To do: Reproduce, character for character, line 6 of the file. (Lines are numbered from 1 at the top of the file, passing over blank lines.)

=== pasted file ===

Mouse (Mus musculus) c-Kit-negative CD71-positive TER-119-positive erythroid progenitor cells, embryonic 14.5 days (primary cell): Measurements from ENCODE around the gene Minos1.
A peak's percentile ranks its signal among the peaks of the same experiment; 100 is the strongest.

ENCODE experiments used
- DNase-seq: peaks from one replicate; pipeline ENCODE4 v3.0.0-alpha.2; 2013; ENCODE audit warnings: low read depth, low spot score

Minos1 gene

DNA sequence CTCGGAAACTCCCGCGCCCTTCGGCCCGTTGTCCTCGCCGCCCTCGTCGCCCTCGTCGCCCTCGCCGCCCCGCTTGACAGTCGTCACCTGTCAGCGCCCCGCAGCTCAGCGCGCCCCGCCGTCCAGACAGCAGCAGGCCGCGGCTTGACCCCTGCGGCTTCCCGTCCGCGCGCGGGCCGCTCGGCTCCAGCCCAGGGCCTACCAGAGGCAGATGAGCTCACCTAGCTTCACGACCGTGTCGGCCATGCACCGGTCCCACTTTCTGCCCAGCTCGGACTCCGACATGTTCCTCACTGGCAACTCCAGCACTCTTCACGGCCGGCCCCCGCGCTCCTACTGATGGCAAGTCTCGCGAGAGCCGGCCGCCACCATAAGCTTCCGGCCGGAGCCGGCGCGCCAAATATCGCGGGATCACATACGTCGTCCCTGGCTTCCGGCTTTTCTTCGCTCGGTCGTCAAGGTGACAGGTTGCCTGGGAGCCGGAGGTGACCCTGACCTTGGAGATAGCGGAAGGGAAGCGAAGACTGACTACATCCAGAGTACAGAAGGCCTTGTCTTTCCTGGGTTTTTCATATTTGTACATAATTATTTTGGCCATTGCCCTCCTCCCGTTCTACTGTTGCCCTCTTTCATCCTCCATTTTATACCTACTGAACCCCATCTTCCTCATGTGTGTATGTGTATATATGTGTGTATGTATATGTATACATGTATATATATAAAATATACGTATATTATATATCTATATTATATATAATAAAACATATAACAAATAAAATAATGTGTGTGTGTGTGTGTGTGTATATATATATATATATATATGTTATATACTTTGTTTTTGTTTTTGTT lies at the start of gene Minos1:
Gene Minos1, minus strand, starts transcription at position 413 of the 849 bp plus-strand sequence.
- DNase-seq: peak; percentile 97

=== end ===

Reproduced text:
DNA sequence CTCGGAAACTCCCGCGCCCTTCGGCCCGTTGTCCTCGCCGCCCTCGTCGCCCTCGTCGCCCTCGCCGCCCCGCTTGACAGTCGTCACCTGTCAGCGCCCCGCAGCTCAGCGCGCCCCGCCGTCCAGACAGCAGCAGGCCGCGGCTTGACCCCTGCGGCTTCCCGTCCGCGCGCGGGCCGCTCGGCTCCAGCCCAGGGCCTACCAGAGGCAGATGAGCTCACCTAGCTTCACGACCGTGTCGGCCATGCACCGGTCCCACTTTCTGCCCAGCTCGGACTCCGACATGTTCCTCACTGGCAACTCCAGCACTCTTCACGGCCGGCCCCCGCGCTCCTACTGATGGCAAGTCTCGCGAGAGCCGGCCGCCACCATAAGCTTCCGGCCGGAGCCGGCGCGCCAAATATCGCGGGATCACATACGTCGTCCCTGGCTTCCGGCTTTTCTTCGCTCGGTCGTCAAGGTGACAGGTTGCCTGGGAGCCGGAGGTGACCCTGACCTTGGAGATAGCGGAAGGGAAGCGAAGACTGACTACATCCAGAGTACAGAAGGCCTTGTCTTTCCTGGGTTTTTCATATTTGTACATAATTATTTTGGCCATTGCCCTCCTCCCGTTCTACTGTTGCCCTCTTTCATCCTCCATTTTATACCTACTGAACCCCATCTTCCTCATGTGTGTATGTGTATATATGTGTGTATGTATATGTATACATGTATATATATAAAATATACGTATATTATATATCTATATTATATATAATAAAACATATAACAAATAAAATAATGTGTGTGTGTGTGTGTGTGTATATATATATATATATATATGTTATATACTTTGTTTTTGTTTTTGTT lies at the start of gene Minos1: